On this Constitution Day when Prime Minister Modi in his address to All India Presiding Officers Conference reiterated the idea of “One Nation One Election” and renewed the push for having a single voter list thereby saving the nation’s time and resources, has once again got the debate rolling. Simultaneous elections is one of the promises mentioned in BJP’S manifesto and there have been attempts in the past to build consensus among political parties when in 2014 an all-party meeting was called which was skipped by most of the left parties.
It is interesting to note that India held simultaneous elections for around 20 years after independence i.e 1951-52, 1957, 1962 and 1967. However in 1968 and 1969 the cycle got disrupted due to premature dissolutions of some Legislative Assemblies. In 1970 Lok Sabha got dissolved prematurely and fresh elections were held in 1971. Since then there has been separate elections of Lok Sabha and State Assemblies. In the year 1983, the idea was again revived by the Election Commission and in 1999 when Justice B.P. Jeevan Reddy headed Law Commission in its 170th Report said “we must go back to the situation where the elections to Lok Sabha and all the Legislative Assemblies are held at once”. The consensus and support was bolstered when in 2017 the Parliamentary Standing Committee also favoured the idea.
In a good sense, simultaneous elections means elections of Lok Sabha and State Assemblies and doesn’t take into account the elections of local bodies as it is a state subject and comes under the purview of State Election Commissions. Simultaneous elections enables a voter to vote for both elections on the same day at the same time which also in a way increases the voter turnout.
It is noteworthy that India is constantly in election mode and holds some or the other elections every 3 months. Holding frequent elections is a costly affair. The expenditure includes setting up of polling station, payment TA/DA to polling staff, transport arrangement, communication infrastructure, electrical fittings, election material like indelible ink, ammonia paper and other miscellaneous expenses for running smooth elections. If elections are held simultaneously, except for additional EVMs and election material there shall be no extra expenditure. Lest to forget it shall also curb incidence of black money and corruption.
With frequent elections the governments are more focussed and invest their time and energy in winning next electoral battles and a turn a blind eye to the crucial national and governance issues. Indian politics is well stocked with examples of governments taking up populist measures promising individuals with sops and subsidies. Such practices shake the roots of free and fair elections and affects the wisdom of voters. Far dated elections shall support the governments to focus more on public welfare at large and to take up measures in the nation’s interest. Miscellaneous issues like communalism, casteism, regionalism shall also be curbed.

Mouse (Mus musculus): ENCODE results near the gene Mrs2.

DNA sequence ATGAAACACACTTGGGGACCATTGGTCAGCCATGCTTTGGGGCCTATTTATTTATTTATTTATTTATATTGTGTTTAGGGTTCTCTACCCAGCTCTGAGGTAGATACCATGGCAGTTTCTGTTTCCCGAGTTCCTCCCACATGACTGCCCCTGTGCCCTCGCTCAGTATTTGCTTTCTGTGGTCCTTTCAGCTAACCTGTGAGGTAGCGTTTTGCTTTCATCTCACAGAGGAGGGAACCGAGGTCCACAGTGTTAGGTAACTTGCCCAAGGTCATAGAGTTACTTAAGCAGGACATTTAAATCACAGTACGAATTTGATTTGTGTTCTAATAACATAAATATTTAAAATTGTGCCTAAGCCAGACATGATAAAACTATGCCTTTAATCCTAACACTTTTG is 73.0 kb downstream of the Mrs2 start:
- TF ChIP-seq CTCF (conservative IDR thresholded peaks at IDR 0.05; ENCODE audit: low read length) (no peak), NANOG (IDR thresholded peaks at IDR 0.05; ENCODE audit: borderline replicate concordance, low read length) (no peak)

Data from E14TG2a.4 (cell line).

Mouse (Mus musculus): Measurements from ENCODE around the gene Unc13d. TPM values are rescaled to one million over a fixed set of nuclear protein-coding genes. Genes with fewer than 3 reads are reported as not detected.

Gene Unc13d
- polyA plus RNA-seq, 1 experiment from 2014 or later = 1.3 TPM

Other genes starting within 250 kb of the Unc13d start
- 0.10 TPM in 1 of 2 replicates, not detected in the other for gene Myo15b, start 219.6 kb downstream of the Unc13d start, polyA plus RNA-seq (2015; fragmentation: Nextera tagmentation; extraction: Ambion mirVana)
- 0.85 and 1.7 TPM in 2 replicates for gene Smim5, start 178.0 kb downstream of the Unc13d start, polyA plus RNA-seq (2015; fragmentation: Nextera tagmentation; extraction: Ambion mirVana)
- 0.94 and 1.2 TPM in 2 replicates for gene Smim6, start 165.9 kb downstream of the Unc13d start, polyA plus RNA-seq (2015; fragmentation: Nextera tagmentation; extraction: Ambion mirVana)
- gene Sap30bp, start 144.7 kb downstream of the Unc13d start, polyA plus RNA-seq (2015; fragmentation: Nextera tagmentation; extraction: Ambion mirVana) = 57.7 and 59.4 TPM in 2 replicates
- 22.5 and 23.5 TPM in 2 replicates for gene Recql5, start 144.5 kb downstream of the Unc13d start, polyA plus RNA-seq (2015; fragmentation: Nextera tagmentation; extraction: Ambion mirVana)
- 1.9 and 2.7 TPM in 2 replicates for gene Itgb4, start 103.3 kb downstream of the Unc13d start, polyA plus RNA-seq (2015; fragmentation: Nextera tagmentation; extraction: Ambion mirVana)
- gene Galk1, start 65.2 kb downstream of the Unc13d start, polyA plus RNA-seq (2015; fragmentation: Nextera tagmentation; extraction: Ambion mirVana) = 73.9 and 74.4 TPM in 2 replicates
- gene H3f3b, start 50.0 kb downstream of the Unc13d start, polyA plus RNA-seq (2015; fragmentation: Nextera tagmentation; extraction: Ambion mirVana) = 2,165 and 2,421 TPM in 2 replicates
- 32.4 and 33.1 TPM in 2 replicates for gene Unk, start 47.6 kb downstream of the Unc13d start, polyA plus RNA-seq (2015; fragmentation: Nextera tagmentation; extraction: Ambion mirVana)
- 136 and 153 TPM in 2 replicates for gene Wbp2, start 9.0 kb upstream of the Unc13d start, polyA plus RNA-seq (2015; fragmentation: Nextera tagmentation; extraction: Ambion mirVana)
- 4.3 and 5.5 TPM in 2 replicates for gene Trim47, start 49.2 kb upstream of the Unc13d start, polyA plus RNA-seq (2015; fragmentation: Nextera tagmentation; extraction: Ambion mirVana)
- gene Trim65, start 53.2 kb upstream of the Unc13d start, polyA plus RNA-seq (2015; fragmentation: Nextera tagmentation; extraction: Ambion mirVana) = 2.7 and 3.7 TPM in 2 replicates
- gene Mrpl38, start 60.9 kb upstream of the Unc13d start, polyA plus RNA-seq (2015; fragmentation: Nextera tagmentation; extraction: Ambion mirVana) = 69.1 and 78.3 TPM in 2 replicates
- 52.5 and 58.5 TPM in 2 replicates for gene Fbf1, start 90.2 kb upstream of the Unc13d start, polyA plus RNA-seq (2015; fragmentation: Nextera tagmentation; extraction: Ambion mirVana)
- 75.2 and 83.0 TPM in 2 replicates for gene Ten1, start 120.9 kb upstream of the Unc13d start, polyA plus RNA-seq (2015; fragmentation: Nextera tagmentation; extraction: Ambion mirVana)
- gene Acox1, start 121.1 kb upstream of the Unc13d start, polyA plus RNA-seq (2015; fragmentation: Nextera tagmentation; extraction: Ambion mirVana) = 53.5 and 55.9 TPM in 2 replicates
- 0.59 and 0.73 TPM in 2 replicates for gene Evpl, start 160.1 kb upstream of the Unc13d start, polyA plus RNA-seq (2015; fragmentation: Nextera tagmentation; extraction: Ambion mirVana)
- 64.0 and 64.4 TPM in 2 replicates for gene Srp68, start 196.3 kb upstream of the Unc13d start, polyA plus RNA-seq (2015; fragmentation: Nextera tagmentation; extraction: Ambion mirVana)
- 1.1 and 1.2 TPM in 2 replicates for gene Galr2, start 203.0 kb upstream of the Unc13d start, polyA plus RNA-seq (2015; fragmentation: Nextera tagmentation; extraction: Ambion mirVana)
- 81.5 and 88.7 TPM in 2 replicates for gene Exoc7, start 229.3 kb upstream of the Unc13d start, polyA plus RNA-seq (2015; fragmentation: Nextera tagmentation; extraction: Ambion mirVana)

It can be beautifully summed up as “during elections private schools go ahead with classes but government teachers are preparing electoral rolls”. It is important to note that lakhs of civilian and police officers are deployed every 3 months for administration and security which not only affects their normal duties but also the normal functioning of the governments. All developmental activities and programmes are pushed to the background and the common man suffers. Also during the period when Model Code of Conduct (MCC) is imposed governments can’t announce financial grants, lay foundation stones, promise the construction of roads which hinders the developmental process. The recurring political rallies also disrupts road traffic and causes noise pollution.
It is argued that simultaneous elections shall lead to autocracy without any counterbalances and national issues shall prevail over local issues. But it is pertinent to note that in 2014 when the political winds were in favour of BJP, the regional party Biju Janta Dal (BJD) in Orissa increased its vote share from 37.23% in 2009 to 44.77% in 2014 in Lok Sabha elections, conflicting with the national trend. The fact that BJP had won all the 7 seats in Delhi during the general elections was refuted when after few months in 2015 there was a clean sweep by Aam Aadmi Party in Delhi elections. This implies that voters are extremely clear and can differentiate between local as well as national issues and are prudent about the governments they wish to see at state and centre.
The concept of simultaneous elections is already present in countries like South Africa, Belgium, Italy, Sweden, Germany which helped them to reduce expenditure, focus on governance and development and vouch for national identity. Constitutionally it shall require amendments in articles 83 and 172 which deals with tenure of house of people and state assemblies respectively. Ratification by not less than one half of the states shall also be required as laid down in article 368.
After considering all the legal and constitutional feasibility and after receiving suggestions and opinions from various stakeholders Law Commission believes that now is the right time to implement the idea of “One Election One Nation” for a greater cause of nation building. The process of building consensus among political parties and public must start from now because as Chanakya in Arthashastra says, “the happiness of the king vests in the happiness of his subjects, and he must see his interest in the interest of his subjects.”